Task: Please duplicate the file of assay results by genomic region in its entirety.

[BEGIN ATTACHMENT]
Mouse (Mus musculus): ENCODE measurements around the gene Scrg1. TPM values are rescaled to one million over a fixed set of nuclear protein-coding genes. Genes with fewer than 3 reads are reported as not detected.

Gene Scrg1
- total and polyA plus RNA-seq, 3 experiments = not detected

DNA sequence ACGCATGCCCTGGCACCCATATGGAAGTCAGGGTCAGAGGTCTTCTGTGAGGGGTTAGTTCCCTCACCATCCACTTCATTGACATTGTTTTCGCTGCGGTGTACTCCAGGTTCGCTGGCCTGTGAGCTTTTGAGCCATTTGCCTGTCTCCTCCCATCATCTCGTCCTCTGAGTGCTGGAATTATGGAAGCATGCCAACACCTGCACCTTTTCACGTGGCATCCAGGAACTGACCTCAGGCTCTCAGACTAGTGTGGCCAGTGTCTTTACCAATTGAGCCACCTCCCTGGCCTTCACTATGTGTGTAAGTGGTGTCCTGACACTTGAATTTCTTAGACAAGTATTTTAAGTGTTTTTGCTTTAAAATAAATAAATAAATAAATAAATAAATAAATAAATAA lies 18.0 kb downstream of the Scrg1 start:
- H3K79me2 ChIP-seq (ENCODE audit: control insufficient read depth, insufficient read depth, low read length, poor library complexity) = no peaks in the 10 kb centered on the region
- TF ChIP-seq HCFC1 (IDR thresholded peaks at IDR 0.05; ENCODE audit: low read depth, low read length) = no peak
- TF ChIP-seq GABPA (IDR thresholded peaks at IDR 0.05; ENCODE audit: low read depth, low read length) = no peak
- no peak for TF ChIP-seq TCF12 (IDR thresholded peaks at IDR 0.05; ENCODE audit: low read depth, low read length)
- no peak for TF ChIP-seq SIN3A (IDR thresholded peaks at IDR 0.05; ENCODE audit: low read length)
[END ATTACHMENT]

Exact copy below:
Mouse (Mus musculus): ENCODE measurements around the gene Scrg1. TPM values are rescaled to one million over a fixed set of nuclear protein-coding genes. Genes with fewer than 3 reads are reported as not detected.

Gene Scrg1
- total and polyA plus RNA-seq, 3 experiments = not detected

DNA sequence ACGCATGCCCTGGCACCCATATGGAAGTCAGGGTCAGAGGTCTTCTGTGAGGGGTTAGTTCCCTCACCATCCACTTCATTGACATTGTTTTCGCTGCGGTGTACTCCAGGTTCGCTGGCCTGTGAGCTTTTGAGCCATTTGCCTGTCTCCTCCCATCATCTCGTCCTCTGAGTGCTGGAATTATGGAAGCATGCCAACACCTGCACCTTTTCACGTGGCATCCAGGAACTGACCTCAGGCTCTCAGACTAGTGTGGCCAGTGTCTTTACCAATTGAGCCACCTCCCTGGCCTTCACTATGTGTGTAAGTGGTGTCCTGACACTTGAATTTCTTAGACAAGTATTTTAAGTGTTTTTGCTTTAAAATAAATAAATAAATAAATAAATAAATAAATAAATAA lies 18.0 kb downstream of the Scrg1 start:
- H3K79me2 ChIP-seq (ENCODE audit: control insufficient read depth, insufficient read depth, low read length, poor library complexity) = no peaks in the 10 kb centered on the region
- TF ChIP-seq HCFC1 (IDR thresholded peaks at IDR 0.05; ENCODE audit: low read depth, low read length) = no peak
- TF ChIP-seq GABPA (IDR thresholded peaks at IDR 0.05; ENCODE audit: low read depth, low read length) = no peak
- no peak for TF ChIP-seq TCF12 (IDR thresholded peaks at IDR 0.05; ENCODE audit: low read depth, low read length)
- no peak for TF ChIP-seq SIN3A (IDR thresholded peaks at IDR 0.05; ENCODE audit: low read length)